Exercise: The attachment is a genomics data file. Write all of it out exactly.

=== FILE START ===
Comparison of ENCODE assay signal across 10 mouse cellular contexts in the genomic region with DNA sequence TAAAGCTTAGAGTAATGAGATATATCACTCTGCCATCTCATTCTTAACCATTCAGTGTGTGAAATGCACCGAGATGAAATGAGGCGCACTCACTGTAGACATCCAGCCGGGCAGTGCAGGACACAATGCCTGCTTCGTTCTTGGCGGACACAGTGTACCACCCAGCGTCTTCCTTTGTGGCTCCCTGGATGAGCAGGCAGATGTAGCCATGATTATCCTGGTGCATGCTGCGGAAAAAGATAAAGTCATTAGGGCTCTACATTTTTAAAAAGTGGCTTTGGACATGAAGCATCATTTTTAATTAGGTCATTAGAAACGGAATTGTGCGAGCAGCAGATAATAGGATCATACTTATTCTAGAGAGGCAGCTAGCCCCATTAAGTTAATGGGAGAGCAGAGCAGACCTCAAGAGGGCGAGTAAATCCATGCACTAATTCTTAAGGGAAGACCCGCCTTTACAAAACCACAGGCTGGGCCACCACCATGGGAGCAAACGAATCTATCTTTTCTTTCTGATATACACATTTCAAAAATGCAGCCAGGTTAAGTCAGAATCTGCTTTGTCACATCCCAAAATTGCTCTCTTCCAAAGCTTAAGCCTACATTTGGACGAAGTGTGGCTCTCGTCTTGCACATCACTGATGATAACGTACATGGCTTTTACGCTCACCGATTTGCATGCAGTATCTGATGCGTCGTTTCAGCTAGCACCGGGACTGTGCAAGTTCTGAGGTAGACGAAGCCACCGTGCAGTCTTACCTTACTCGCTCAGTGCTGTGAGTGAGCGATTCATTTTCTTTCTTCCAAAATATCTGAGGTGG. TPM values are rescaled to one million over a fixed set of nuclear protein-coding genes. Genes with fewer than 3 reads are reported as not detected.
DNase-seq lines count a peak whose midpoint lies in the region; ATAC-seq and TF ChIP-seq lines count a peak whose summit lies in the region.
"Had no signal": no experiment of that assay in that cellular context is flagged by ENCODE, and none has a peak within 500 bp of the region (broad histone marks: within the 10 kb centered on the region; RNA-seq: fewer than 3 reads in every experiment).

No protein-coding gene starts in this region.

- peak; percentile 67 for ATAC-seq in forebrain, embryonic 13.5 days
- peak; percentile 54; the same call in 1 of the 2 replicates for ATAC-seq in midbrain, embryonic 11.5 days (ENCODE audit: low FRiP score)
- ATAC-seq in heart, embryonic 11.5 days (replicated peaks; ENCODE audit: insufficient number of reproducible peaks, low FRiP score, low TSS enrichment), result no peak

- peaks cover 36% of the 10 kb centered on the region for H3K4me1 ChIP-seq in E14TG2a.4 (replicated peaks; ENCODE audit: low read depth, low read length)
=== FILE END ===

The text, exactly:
Comparison of ENCODE assay signal across 10 mouse cellular contexts in the genomic region with DNA sequence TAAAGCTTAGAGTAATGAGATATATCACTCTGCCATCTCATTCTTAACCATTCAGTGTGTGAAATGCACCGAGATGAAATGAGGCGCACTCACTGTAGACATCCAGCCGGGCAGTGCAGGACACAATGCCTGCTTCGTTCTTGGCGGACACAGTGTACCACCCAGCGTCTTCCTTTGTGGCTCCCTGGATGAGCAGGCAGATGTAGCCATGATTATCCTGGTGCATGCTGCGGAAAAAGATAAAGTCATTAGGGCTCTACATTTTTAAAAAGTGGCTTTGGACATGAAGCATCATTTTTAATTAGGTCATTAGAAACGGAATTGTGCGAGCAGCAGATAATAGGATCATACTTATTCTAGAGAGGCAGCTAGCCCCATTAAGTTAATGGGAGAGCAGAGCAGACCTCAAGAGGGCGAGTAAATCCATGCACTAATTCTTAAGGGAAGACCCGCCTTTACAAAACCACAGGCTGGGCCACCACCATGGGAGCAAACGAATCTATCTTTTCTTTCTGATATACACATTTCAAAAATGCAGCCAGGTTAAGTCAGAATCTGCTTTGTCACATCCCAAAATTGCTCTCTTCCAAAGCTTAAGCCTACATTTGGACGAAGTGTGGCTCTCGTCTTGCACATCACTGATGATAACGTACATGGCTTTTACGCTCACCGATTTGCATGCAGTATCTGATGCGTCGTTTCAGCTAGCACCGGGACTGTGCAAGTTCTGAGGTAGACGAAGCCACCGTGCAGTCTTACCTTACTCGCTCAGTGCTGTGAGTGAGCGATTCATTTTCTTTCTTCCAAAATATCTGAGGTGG. TPM values are rescaled to one million over a fixed set of nuclear protein-coding genes. Genes with fewer than 3 reads are reported as not detected.
DNase-seq lines count a peak whose midpoint lies in the region; ATAC-seq and TF ChIP-seq lines count a peak whose summit lies in the region.
"Had no signal": no experiment of that assay in that cellular context is flagged by ENCODE, and none has a peak within 500 bp of the region (broad histone marks: within the 10 kb centered on the region; RNA-seq: fewer than 3 reads in every experiment).

No protein-coding gene starts in this region.

- peak; percentile 67 for ATAC-seq in forebrain, embryonic 13.5 days
- peak; percentile 54; the same call in 1 of the 2 replicates for ATAC-seq in midbrain, embryonic 11.5 days (ENCODE audit: low FRiP score)
- ATAC-seq in heart, embryonic 11.5 days (replicated peaks; ENCODE audit: insufficient number of reproducible peaks, low FRiP score, low TSS enrichment), result no peak

- peaks cover 36% of the 10 kb centered on the region for H3K4me1 ChIP-seq in E14TG2a.4 (replicated peaks; ENCODE audit: low read depth, low read length)